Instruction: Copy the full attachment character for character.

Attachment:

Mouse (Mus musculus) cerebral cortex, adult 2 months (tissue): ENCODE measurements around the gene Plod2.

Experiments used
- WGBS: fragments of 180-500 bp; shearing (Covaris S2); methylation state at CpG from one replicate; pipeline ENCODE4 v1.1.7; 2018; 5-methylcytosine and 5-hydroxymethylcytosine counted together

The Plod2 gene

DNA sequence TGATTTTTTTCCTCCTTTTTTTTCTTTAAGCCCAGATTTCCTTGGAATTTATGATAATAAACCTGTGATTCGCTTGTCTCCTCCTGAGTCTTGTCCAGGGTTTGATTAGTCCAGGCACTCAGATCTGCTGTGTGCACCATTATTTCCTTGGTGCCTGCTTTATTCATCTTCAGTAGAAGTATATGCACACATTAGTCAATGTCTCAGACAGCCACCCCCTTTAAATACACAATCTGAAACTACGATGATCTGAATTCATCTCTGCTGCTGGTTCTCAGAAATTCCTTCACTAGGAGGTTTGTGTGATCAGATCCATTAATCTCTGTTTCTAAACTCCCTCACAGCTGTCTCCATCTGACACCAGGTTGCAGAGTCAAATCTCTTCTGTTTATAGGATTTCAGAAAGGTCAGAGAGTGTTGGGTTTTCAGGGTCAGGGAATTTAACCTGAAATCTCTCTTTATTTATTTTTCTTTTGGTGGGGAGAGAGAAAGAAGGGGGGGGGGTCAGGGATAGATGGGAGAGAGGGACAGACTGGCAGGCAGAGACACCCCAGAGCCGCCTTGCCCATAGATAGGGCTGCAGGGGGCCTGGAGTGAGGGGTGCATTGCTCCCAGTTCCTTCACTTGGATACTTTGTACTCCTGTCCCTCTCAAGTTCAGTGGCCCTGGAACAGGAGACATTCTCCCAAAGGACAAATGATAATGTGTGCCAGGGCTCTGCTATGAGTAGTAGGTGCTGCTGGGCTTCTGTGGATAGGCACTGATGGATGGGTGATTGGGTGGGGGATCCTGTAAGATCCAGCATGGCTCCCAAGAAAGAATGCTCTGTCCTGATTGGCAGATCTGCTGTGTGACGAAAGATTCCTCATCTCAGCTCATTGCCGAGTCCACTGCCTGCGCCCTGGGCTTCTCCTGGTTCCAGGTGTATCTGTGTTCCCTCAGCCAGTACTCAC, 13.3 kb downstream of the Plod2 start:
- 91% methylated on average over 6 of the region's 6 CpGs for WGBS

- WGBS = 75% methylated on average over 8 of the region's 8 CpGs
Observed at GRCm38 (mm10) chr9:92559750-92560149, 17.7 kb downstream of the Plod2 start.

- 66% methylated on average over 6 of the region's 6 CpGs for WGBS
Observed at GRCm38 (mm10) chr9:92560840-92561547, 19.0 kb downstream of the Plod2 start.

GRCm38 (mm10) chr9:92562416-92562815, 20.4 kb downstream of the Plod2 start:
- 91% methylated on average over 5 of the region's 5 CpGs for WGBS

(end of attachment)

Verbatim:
Mouse (Mus musculus) cerebral cortex, adult 2 months (tissue): ENCODE measurements around the gene Plod2.

Experiments used
- WGBS: fragments of 180-500 bp; shearing (Covaris S2); methylation state at CpG from one replicate; pipeline ENCODE4 v1.1.7; 2018; 5-methylcytosine and 5-hydroxymethylcytosine counted together

The Plod2 gene

DNA sequence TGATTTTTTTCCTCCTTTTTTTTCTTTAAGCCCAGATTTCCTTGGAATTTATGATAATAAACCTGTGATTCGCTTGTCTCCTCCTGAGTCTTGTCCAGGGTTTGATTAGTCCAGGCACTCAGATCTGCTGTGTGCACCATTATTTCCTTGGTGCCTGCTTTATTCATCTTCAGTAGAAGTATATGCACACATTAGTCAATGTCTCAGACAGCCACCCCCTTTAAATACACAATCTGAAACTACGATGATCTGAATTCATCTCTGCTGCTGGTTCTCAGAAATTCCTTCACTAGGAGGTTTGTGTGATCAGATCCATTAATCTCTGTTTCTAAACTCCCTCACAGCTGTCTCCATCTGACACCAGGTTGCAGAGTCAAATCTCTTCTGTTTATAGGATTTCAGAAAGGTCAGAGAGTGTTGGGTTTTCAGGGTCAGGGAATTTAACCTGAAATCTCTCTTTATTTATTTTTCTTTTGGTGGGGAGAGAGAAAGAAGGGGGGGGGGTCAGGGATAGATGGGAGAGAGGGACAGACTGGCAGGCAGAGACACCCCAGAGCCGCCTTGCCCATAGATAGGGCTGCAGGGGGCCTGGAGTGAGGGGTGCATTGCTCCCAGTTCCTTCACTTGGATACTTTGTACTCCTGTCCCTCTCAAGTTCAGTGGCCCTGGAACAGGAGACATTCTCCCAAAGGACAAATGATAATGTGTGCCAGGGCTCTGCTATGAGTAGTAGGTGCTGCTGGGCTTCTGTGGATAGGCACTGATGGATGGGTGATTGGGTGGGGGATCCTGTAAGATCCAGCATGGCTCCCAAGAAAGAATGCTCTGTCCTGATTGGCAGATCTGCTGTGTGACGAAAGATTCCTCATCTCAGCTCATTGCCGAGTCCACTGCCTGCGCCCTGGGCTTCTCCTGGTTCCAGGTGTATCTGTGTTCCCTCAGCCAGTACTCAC, 13.3 kb downstream of the Plod2 start:
- 91% methylated on average over 6 of the region's 6 CpGs for WGBS

- WGBS = 75% methylated on average over 8 of the region's 8 CpGs
Observed at GRCm38 (mm10) chr9:92559750-92560149, 17.7 kb downstream of the Plod2 start.

- 66% methylated on average over 6 of the region's 6 CpGs for WGBS
Observed at GRCm38 (mm10) chr9:92560840-92561547, 19.0 kb downstream of the Plod2 start.

GRCm38 (mm10) chr9:92562416-92562815, 20.4 kb downstream of the Plod2 start:
- 91% methylated on average over 5 of the region's 5 CpGs for WGBS